Daniel Igali has achieved a lot since making Canada his home 18 years ago.
His latest accomplishment was his being inducted into the Canadian Olympic Hall of Fame last Friday night. He was among seven Olympic legends honoured for their outstanding contributions to the Olympic movement in Canada.
“I grew up being told by my grandmother that dreams should be a size too big so we could fit into them,” said Canada’s first Olympic champion in freestyle wrestling. “I have dreamt big dreams since I was 10 years old. The biggest of them was to make it to the Olympics, the big show, as my grandmother calls it.”
Coming to Canada for the first time in 1994 as captain of the Nigerian wrestling team at the Commonwealth Games in Victoria, British Columbia, Igali remained in Canada seeking refugee status because of the political unrest in his birth country. He acquired Canadian citizenship four years later.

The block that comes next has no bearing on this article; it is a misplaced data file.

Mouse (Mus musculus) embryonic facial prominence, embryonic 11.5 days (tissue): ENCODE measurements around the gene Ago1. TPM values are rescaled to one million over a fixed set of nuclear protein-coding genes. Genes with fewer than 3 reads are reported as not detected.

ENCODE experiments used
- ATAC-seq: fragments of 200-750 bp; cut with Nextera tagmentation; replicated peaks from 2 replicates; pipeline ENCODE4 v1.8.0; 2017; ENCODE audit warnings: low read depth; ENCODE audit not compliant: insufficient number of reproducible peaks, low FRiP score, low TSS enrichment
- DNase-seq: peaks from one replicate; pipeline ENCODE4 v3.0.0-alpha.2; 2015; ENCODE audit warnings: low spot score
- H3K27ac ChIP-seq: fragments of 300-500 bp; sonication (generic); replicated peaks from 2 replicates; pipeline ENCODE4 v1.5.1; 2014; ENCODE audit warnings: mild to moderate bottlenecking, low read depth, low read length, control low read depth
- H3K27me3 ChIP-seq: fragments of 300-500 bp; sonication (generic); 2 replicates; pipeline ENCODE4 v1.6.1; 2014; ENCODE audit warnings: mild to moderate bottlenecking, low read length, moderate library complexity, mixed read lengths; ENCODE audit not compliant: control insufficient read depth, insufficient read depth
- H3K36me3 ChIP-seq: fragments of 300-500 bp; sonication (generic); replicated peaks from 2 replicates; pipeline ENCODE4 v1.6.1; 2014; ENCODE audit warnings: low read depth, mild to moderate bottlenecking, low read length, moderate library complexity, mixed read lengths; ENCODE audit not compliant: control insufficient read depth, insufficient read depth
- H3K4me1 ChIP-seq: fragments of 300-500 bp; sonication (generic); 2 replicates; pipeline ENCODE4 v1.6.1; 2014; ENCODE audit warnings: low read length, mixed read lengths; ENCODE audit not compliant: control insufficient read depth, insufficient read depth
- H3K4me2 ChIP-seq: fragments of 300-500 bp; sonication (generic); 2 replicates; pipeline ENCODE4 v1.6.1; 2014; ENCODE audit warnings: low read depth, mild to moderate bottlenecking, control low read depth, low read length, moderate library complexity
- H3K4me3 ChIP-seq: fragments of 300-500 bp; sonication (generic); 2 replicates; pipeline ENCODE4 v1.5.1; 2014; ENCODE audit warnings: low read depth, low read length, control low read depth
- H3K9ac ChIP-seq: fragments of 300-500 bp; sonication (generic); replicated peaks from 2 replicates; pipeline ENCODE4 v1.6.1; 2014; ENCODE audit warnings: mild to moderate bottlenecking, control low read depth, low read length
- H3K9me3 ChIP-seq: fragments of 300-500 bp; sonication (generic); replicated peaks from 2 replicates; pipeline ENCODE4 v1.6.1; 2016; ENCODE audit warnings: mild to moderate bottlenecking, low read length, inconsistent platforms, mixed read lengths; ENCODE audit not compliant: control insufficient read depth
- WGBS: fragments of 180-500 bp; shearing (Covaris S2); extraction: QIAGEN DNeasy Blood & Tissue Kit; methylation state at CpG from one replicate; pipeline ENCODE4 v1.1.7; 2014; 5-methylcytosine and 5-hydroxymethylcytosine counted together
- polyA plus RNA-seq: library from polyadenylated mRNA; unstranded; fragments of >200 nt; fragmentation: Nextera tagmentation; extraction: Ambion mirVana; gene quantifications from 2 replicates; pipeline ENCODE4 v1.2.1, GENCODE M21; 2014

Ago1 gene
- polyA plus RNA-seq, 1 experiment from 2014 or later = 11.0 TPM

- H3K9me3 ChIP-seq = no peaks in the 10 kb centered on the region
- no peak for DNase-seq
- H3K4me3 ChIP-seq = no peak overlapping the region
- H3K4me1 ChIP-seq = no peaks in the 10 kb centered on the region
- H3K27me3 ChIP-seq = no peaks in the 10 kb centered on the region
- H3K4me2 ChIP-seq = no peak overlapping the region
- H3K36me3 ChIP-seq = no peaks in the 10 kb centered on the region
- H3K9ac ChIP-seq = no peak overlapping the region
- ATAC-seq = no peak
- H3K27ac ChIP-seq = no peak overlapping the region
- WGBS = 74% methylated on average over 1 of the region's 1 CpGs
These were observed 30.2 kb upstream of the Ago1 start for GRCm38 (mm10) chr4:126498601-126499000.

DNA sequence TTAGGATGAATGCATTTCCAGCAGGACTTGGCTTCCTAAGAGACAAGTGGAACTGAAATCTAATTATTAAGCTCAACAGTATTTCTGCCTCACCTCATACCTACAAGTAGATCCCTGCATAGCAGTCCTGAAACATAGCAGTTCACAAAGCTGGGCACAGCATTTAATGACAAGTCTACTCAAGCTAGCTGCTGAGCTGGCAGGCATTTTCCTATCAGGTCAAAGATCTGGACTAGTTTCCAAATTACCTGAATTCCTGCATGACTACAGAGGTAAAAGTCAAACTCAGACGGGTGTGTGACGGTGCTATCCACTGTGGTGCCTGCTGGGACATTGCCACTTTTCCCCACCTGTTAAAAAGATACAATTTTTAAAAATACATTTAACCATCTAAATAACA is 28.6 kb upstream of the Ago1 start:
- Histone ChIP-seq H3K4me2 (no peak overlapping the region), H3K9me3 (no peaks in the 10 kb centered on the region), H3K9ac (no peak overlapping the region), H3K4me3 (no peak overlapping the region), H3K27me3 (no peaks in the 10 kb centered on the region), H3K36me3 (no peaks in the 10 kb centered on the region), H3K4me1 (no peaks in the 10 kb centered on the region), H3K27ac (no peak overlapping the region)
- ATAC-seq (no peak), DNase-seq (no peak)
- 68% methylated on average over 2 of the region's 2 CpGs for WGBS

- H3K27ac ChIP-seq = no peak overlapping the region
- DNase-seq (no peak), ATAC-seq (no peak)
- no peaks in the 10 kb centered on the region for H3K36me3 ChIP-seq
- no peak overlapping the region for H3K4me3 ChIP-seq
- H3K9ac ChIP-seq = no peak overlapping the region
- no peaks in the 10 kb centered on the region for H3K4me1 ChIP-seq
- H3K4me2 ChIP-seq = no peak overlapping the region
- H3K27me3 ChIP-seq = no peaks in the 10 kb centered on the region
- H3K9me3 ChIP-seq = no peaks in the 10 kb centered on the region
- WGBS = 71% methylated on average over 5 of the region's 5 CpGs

Igali claimed Canada’s first world amateur wrestling title, won a Canadian university record 116 straight contests in a two-year span at Simon Fraser University, where he’s pursuing a Master’s degree, raised millions of dollars to build a school and community centre in his Nigerian hometown and ran for political office here.
Seven years ago, he secured the nomination as the Surrey-Newton candidate for the British Columbia Liberals in the provincial elections, but was defeated by New Democratic Party candidate, Harry Bains.
Igali was inducted into the International Wrestling Hall of Fame at the London 2012 Olympics. He coached the Nigerian team in the summer Games.
The former African wrestling champion was inducted into Canada’s Sports Hall of Fame in 2007.
BY RON FANFAIR